I learned most of what I know about the fiber arts from my mother and her mother. My mom was a wonderful teacher, patient and helpful, but holding a high standard for my work. I’m pretty sure she occasionally ripped out my knitting and reknit it without me knowing, not because my knitting was so poorly done, but because she wanted me to feel successful.
We were not poor, but my parents were always very careful with money. They did not buy on credit and saved all they could for “the future.” My brothers and I were given an allowance and taught to value working for what we wanted. I’m not sure how it started, but I decided I wanted to start a business and with the encouragement of my mom I created and sold potholders.
Now before you laugh, remember times were different. It was still safe to go door to door with my little box of creations and ask the lady of the house if she would like to make a purchase. I was also allowed to place my potholders and sales information in our neighbor’s beauty salon. That was a big boost for my developing business!
My father contributed to my enterprise, perhaps unknowingly. I used all of his old socks to make potholder loops! Judging from the photo, he must have had some crazy socks! I also used my profits to purchase cotton loops for my creations. It was a great way to learn about business, to be creative, to understand salesmanship, and to be a little more independent. I didn’t set the world on fire as a potholder salesperson, but I gained a great deal of self confidence!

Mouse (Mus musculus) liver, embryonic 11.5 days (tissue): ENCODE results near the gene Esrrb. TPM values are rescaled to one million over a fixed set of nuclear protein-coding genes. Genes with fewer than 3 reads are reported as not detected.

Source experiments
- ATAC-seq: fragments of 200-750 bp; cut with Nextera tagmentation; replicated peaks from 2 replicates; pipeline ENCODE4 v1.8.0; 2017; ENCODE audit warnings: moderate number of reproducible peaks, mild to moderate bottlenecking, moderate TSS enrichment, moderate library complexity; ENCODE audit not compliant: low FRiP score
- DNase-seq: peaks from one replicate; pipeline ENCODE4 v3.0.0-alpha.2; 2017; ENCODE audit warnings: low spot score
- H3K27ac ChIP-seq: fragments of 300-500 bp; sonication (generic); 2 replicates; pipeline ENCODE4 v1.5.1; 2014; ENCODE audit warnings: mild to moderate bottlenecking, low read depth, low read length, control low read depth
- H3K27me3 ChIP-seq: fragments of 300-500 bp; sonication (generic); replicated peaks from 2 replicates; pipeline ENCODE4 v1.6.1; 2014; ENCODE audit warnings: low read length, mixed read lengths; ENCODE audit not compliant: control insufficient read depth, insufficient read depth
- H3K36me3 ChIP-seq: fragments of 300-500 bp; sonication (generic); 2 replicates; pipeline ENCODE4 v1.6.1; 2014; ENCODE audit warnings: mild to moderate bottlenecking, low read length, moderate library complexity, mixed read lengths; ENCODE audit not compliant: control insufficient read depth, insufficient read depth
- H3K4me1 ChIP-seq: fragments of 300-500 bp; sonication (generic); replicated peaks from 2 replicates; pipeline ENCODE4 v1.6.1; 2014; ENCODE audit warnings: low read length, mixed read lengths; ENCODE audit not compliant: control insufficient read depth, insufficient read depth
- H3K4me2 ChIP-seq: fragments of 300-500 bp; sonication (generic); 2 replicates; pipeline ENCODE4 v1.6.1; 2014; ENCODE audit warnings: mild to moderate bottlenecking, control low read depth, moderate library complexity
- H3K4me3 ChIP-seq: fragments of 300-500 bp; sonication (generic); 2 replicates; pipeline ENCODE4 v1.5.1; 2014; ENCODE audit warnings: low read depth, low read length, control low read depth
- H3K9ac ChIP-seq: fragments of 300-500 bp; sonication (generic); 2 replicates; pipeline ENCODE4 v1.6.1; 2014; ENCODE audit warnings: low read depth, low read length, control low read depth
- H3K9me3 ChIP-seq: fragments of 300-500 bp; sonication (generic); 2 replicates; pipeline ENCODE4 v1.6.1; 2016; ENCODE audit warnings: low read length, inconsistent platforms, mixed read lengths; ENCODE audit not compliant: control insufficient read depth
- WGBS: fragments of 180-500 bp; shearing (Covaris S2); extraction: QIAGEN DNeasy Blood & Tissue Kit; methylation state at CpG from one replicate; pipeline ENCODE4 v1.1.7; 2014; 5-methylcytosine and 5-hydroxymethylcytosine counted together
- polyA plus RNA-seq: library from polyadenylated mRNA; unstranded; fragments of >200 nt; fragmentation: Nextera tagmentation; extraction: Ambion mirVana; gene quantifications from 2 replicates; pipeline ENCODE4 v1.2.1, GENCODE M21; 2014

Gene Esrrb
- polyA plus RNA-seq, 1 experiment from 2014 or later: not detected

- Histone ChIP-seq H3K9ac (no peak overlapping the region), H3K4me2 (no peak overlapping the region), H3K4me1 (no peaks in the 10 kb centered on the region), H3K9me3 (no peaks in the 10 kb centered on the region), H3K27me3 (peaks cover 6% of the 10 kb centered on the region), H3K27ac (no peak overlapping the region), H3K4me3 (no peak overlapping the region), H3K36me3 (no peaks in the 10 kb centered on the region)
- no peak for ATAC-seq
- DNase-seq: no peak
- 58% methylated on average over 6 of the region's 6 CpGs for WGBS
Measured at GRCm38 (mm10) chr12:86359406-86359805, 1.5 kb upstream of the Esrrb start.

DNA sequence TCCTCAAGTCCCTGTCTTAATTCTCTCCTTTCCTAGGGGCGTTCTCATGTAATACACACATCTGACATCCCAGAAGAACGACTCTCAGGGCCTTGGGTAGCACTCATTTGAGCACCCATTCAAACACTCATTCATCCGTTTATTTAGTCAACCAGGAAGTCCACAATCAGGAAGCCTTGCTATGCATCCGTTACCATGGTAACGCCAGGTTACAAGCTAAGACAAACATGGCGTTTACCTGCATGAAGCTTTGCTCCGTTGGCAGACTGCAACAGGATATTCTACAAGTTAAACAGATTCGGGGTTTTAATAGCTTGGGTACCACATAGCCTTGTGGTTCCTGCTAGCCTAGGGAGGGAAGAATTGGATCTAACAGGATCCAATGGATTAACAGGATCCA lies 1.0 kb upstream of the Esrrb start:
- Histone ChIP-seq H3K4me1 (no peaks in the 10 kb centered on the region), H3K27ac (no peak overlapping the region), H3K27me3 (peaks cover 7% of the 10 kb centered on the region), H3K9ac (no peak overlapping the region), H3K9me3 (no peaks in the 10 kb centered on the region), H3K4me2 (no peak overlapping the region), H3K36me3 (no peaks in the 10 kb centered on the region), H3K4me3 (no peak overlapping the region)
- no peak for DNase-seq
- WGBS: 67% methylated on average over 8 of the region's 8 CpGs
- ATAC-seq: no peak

Now the world has changed….a lot! I let my children do school sales door to door, but I would not want my grandchildren to do so. Creating potholders is still a viable fiber art, but looms and loops have definitely changed. Products are of much higher quality and readily available online. In the spirit of trying something different and with plenty of time to explore ideas and materials, I decided to revisit weaving potholders. Here are my first attempts.
I don’t plan to go door to door and sell these, but I had great fun making them. The larger looms and loops available now are wonderful. Loops are available in cotton and wool and the colors are fantastic. Weaving these little beauties is quick and addictive!
2 thoughts on “Blast From the Past”
I used to make potholders too.
When I was 8, I started making necklaces and keychains out of shells we found in the beach. I went door to door in the neighborhood and sold them. My dad drilled the holes in the shells for me.
Amazing!! You must know how this feels. What a fun childhood memory!